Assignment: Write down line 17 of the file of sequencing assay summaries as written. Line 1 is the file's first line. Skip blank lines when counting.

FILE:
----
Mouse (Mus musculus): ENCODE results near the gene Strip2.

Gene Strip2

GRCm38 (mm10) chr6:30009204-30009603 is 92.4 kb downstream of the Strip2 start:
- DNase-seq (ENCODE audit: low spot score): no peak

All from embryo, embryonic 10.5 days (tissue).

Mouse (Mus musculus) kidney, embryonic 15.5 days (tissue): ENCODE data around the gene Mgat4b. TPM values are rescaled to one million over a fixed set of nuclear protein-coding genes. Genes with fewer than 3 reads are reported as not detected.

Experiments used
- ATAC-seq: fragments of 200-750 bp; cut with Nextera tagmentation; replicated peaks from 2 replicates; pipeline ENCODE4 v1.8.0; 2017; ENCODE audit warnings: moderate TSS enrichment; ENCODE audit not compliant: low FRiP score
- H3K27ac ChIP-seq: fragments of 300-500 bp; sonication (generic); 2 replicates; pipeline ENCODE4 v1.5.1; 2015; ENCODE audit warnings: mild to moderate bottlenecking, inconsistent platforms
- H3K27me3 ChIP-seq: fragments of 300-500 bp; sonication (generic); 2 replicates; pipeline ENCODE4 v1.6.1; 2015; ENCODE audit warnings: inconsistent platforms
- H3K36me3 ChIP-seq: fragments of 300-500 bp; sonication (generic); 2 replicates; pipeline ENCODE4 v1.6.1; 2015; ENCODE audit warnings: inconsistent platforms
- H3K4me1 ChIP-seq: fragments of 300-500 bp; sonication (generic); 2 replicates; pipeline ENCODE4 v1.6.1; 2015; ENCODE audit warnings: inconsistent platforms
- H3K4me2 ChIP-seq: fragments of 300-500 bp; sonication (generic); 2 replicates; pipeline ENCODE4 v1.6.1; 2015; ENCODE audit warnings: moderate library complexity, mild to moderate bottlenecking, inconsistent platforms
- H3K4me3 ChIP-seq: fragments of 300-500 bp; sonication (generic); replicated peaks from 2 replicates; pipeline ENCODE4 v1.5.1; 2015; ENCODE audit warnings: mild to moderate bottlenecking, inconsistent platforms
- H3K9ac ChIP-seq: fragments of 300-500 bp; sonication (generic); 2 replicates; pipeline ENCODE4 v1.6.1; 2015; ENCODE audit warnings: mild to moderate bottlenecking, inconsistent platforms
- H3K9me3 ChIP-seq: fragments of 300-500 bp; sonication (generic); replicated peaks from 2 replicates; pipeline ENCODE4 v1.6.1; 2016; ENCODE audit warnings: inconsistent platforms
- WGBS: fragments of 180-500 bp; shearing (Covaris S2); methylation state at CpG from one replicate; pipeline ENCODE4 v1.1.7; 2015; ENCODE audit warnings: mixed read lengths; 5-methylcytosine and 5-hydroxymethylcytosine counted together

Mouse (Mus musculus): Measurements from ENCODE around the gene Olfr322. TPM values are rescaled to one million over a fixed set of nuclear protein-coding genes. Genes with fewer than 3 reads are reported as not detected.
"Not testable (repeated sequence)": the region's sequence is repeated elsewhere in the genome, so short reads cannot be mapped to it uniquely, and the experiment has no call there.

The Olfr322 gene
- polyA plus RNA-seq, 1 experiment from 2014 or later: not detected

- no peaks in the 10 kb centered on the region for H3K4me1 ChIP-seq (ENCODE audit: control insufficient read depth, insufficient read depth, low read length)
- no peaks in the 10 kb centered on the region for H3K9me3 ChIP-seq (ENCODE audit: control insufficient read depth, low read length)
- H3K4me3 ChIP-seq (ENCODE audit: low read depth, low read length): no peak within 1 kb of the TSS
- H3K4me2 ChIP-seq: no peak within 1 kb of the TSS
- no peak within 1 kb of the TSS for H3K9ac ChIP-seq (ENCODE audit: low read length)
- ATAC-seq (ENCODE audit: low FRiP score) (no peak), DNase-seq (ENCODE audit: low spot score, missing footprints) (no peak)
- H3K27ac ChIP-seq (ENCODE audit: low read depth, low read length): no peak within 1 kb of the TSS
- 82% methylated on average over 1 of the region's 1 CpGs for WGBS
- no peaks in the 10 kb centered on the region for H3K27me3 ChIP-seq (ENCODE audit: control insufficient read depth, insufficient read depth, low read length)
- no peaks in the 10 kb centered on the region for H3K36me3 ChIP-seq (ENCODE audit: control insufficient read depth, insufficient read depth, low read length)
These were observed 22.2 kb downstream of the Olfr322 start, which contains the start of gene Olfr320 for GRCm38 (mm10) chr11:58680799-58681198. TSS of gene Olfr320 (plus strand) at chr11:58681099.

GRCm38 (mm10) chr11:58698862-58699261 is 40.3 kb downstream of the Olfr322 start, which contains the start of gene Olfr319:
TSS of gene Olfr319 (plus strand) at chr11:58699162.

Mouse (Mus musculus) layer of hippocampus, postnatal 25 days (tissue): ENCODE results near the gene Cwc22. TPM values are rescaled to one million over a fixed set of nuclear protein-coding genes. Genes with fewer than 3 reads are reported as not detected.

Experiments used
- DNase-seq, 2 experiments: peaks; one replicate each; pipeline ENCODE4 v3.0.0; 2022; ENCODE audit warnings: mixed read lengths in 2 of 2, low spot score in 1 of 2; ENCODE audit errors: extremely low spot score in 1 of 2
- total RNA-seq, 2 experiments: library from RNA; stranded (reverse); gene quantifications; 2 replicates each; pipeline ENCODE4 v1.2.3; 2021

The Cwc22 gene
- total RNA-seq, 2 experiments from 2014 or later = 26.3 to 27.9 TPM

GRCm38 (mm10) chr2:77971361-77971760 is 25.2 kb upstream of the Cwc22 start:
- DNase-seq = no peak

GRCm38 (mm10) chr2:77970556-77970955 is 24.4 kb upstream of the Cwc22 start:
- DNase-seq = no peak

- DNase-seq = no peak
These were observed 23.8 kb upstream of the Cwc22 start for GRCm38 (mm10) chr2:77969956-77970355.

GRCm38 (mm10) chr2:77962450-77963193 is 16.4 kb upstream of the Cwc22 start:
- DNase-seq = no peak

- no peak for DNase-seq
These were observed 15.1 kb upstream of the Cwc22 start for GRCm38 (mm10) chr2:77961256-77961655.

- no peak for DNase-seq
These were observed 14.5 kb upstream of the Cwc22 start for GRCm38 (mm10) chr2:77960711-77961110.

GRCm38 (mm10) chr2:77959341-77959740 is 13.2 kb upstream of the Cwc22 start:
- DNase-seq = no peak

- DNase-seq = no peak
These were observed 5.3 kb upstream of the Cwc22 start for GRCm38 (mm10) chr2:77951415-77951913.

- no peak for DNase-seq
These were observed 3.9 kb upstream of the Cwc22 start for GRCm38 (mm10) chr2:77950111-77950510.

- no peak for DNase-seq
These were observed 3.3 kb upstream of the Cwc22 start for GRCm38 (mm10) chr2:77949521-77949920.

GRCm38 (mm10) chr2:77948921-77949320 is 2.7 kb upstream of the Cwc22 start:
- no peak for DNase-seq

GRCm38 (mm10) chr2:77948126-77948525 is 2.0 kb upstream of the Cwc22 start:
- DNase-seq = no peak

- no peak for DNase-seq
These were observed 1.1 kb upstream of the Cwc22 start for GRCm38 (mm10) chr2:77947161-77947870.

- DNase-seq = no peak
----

- WGBS: fragments of 180-500 bp; shearing (Covaris S2); methylation state at CpG from one replicate; pipeline ENCODE4 v1.1.7; 2015; ENCODE audit warnings: mixed read lengths; 5-methylcytosine and 5-hydroxymethylcytosine counted together